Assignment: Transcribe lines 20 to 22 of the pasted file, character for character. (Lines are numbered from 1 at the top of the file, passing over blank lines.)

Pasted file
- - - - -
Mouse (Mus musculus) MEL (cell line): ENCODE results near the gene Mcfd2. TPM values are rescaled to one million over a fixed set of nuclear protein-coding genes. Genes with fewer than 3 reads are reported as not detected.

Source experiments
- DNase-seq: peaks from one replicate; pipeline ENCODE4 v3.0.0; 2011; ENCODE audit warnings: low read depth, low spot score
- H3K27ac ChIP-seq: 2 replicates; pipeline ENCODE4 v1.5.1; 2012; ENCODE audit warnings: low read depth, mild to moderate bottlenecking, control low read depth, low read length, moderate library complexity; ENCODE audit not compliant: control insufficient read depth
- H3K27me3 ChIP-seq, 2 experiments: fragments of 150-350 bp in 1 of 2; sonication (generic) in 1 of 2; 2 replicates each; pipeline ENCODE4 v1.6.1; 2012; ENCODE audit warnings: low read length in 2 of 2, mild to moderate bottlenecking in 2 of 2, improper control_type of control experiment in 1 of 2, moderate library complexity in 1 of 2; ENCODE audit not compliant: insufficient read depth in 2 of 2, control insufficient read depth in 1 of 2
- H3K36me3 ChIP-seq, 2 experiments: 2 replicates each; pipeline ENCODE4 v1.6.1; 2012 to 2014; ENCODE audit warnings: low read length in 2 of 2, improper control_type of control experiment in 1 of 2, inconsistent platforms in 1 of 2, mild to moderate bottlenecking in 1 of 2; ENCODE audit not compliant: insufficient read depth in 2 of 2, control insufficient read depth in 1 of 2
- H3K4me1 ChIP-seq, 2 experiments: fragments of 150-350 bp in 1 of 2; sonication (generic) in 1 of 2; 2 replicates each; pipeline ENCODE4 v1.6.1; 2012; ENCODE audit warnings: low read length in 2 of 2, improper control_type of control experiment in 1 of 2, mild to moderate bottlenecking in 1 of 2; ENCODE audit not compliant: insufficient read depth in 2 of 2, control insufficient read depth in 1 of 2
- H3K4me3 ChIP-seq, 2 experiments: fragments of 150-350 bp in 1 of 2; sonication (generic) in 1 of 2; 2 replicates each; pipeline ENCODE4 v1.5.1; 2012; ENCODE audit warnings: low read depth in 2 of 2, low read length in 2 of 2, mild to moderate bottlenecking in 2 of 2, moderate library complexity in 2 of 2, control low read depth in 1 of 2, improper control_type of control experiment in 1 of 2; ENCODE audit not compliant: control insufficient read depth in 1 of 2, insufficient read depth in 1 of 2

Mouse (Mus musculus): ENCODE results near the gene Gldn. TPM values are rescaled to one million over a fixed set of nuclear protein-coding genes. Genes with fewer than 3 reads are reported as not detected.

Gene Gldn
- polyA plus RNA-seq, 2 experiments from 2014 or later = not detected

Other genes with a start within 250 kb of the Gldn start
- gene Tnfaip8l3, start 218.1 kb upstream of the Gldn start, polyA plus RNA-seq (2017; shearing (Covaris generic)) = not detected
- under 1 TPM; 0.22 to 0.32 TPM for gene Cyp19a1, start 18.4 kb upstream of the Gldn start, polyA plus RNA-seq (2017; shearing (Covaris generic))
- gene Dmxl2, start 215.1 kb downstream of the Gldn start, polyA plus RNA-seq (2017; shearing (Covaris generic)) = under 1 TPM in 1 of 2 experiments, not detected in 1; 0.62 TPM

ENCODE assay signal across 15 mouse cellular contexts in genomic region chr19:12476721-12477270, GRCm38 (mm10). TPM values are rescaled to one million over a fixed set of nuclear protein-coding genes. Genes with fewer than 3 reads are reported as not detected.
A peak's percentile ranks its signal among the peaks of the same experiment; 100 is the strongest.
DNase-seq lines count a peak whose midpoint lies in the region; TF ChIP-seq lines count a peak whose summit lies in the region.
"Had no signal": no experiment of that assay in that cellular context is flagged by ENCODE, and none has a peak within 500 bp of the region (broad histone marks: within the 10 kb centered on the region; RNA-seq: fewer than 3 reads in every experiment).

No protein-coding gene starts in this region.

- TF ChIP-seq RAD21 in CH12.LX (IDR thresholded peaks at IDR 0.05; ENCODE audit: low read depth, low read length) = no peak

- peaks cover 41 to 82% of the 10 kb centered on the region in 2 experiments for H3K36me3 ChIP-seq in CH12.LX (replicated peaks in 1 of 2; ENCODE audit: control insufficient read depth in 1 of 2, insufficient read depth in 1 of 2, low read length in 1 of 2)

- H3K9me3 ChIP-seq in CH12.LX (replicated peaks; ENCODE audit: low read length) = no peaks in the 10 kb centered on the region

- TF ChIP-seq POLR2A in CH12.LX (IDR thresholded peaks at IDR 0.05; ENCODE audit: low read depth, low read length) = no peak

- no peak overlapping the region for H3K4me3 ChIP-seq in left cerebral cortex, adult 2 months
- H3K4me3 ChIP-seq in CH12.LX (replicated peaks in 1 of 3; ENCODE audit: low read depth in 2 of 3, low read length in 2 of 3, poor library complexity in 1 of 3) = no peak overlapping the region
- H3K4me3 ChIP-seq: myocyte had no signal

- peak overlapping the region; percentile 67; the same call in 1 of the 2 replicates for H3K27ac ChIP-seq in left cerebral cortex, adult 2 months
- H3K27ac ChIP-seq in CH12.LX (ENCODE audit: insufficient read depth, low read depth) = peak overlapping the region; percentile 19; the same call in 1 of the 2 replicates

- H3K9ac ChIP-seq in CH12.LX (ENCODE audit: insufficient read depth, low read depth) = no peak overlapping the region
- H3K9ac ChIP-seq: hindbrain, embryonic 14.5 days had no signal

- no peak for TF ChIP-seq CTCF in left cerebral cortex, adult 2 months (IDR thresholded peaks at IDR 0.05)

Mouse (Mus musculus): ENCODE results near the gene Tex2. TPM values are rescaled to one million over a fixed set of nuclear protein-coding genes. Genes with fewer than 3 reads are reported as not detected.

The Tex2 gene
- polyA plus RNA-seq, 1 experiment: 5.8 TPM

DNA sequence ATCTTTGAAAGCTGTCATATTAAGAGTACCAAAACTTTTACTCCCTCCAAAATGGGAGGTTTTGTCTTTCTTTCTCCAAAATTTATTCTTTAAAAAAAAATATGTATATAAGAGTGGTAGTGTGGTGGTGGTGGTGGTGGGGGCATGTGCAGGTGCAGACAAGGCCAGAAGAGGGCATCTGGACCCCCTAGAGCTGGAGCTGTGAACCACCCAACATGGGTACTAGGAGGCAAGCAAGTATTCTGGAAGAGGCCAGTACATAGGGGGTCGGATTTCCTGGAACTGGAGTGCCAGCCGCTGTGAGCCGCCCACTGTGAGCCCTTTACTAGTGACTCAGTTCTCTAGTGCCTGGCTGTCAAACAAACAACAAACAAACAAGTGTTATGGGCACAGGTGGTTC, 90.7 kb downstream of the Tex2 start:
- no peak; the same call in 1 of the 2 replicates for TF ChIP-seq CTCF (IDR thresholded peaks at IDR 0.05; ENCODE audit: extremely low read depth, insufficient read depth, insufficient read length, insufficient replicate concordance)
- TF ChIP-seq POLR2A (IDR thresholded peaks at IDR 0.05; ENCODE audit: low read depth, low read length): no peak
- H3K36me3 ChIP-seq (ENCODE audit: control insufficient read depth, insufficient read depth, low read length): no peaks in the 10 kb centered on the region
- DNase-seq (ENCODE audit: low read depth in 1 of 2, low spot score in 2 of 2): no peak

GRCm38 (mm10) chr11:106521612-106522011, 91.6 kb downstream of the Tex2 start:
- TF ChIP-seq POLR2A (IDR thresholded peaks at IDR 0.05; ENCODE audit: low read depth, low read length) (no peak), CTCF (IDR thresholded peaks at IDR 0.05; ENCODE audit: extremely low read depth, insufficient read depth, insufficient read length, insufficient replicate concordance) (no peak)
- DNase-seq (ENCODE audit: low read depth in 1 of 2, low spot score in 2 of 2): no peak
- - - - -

No protein-coding gene starts in this region.

- TF ChIP-seq RAD21 in CH12.LX (IDR thresholded peaks at IDR 0.05; ENCODE audit: low read depth, low read length) = no peak

- peaks cover 41 to 82% of the 10 kb centered on the region in 2 experiments for H3K36me3 ChIP-seq in CH12.LX (replicated peaks in 1 of 2; ENCODE audit: control insufficient read depth in 1 of 2, insufficient read depth in 1 of 2, low read length in 1 of 2)